Barking of the Wrong Tree
Bluff Point Romance #2
By Jenn McKinlay
Brought to you by OBS Reviewer Daniele
Carly DeCusati returned home to Bluff Point, Maine, with her tail between her legs. But she’s determined to get her life back on track—and that means finding new homes for the elderly golden retriever and overly talkative parrot she inherited before her old life fell apart.
Enter physical therapist and hot one-night stand James Sinclair. James doesn’t care that Carly doesn’t do relationships. He is determined to win her heart, promising to help her with the pets if she’ll just give him the time of day.
Carly agrees to date the irresistible James, and, for the first time in years, she’s dreaming of a happily ever after. But James has secrets, and if he can’t open up to Carly, their future could go to the dogs…. (Goodreads)
I am just going to come out with it – I read Barking Up the Wrong Tree simply because Jenn McKinlay wrote it, and I am a big fan of all of her cozy mystery series. I am not much of a contemporary romance reader, but the humor, and the inclusion of the pets, won me over. I genuinely enjoyed my time spent in Bluff Point, Maine.
Barking Up the Wrong Tree is the second book in the Bluff Point Romance series, but it can be easily read as a standalone novel. The series focuses on a group of friends, and this story is all about Carly, a thirty-ish woman with some serious commitment issues. One night stands are her standard MO, and she thinks she has found the perfect evening’s entertainment in James. She knows she is in trouble when she breaks her number one rule – do not wake up beside your date the morning after. Plus, unlike her recent home of New York City, Bluff Point is a small town, and she is sure to run into James. And she does…a lot. She fights her every instinct in an effort tto avoid James, but James is set on making Carly his own.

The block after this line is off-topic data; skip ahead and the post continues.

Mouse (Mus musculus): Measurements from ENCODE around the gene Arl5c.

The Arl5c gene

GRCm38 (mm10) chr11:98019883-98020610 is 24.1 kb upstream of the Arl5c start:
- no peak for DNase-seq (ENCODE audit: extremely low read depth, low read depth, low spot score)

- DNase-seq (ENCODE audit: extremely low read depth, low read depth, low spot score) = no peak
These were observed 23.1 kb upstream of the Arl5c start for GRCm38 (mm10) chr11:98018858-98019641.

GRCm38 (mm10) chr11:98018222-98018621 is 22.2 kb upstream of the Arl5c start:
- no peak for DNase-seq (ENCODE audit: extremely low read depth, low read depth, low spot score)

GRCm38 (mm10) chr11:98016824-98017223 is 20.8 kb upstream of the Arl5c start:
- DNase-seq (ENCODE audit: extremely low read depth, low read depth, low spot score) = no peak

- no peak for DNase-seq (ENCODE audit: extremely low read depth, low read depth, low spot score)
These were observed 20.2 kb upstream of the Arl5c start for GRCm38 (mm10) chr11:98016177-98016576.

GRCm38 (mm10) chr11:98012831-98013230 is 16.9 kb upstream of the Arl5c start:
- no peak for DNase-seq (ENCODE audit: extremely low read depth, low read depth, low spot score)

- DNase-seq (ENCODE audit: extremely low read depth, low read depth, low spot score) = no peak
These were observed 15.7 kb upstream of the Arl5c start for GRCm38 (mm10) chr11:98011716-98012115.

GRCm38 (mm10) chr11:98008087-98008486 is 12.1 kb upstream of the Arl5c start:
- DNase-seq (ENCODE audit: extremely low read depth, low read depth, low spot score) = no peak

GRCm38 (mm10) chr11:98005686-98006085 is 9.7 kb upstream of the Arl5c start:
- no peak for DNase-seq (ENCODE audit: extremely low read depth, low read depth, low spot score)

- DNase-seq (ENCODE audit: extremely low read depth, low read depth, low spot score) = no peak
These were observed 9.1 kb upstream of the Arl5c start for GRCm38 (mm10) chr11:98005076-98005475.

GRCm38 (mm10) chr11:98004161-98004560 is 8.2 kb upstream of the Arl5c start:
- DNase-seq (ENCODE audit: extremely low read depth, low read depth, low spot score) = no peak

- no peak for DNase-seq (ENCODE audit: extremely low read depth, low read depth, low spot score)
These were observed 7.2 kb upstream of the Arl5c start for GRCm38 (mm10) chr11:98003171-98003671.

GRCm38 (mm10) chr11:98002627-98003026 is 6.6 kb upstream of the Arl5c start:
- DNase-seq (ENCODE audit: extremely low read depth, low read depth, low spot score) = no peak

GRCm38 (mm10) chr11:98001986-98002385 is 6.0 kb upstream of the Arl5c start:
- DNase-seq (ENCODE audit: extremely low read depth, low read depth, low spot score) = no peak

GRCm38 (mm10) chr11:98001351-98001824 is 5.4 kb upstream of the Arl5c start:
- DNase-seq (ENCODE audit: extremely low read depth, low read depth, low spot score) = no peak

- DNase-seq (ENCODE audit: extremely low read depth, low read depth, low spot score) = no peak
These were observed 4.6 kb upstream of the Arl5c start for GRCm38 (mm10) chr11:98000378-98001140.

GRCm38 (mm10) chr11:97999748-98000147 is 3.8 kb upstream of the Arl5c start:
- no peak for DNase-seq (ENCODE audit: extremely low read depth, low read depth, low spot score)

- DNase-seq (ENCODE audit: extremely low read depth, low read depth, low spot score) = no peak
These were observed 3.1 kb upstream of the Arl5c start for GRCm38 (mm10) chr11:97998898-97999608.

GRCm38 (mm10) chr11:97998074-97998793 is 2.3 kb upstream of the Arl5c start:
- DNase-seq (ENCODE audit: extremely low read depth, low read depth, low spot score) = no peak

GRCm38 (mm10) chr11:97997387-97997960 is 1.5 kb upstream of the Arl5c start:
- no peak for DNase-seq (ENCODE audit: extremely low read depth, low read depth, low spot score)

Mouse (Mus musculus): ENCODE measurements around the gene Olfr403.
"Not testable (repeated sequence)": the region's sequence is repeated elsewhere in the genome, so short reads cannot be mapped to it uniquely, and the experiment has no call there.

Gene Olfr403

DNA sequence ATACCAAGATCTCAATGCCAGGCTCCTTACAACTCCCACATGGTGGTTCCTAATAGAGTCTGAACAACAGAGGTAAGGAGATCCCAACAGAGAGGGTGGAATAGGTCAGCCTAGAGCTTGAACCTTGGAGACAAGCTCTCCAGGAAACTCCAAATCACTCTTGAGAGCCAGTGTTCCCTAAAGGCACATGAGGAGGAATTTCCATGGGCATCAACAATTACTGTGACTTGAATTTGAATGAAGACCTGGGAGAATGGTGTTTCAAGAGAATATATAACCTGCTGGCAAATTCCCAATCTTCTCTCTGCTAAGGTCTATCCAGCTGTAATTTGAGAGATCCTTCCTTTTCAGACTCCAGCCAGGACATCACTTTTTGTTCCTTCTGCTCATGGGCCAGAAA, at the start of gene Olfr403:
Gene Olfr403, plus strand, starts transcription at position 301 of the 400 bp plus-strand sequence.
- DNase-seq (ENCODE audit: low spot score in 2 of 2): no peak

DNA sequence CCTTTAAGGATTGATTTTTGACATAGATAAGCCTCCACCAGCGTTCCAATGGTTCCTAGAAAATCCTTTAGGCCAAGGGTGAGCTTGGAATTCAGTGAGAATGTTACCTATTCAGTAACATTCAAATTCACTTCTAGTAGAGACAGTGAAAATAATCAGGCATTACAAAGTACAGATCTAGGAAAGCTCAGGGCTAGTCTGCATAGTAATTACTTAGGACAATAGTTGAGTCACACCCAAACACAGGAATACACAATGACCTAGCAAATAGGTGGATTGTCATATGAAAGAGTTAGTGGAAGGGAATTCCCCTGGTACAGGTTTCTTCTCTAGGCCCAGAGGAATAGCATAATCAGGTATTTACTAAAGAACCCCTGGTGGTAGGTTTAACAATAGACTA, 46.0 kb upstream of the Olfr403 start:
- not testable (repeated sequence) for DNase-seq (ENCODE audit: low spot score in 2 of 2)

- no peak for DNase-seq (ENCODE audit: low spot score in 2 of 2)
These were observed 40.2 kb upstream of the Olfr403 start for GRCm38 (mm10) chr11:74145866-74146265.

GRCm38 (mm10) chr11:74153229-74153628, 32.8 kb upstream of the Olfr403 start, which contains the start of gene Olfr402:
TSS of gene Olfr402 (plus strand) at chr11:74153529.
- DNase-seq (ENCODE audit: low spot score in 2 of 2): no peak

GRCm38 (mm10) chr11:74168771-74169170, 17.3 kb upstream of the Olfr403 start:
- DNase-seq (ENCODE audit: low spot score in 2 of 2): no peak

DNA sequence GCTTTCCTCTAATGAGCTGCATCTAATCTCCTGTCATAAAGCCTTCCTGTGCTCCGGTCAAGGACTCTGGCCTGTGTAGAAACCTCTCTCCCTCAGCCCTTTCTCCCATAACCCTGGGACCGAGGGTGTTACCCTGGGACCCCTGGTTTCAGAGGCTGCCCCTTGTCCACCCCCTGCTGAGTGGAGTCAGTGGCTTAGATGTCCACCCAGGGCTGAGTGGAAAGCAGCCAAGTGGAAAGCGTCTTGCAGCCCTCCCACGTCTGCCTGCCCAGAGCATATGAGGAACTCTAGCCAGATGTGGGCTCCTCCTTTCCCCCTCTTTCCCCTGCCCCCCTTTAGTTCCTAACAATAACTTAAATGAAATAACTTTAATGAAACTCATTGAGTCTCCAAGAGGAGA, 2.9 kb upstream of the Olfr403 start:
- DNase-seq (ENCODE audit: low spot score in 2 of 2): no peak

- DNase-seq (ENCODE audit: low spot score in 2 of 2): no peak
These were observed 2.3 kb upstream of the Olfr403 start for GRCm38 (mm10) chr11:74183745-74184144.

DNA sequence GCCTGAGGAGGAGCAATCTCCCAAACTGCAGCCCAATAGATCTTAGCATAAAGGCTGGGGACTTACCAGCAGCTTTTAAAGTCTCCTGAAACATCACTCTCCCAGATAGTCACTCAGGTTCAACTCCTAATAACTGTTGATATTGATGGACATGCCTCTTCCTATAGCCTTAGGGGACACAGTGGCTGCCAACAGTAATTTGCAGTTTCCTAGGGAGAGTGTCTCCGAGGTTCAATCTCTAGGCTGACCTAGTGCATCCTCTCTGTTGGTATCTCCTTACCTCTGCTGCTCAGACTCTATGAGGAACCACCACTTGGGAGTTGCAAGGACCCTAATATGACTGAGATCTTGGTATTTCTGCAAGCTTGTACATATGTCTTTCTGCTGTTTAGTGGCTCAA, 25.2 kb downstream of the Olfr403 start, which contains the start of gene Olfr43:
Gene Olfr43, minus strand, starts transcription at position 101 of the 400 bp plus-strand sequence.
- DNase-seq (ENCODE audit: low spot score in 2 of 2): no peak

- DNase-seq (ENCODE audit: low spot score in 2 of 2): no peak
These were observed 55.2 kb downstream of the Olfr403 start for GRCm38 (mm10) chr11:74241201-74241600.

I did not like Carly at all in the beginning of this book. She comes across as shallow and a bit uncaring. Of course, we soon learn that she was badly burned by someone and has closed herself off to any kind of relationship. This includes the geriatric dog and salty mouthed parrot she inherited from her NYC neighbor. As the story progresses, she does indeed thaw and is much more likable and relatable. James, of course, is almost too good to be true, but I enjoyed everything about him. A nice guy, he is kind of the opposite of Carly. Once he falls for someone, it is serious, and here he makes it his mission to woo Carly. The inclusion of Carly’s group of friends adds variety, and their interactions are fun. James’ family is a hoot, and I would like to hang out with them over dinner.
As I mentioned above, the pets are the highlight of the story. Saul the dog is a steadfast presence, and James’ disabled basset hound Hot Wheels adds a lot of warmth to the story. But it is Ike the parrot that steals the show with his foul mouth and imitation of Carly in the throes of passion.
The romance is uber-light and sweet. I wish there had been a little more conflict before they rode off into the sunset, but that is just me. Their past that links them is far-fetched, but McKinlay has changed my mind about contemporary romance – I will at least continue to seek out her works. I highly recommend Barking Up the Wrong Tree to any romance fan.
*OBS would like to thank the publisher for supplying a free copy of this title in exchange for an honest review*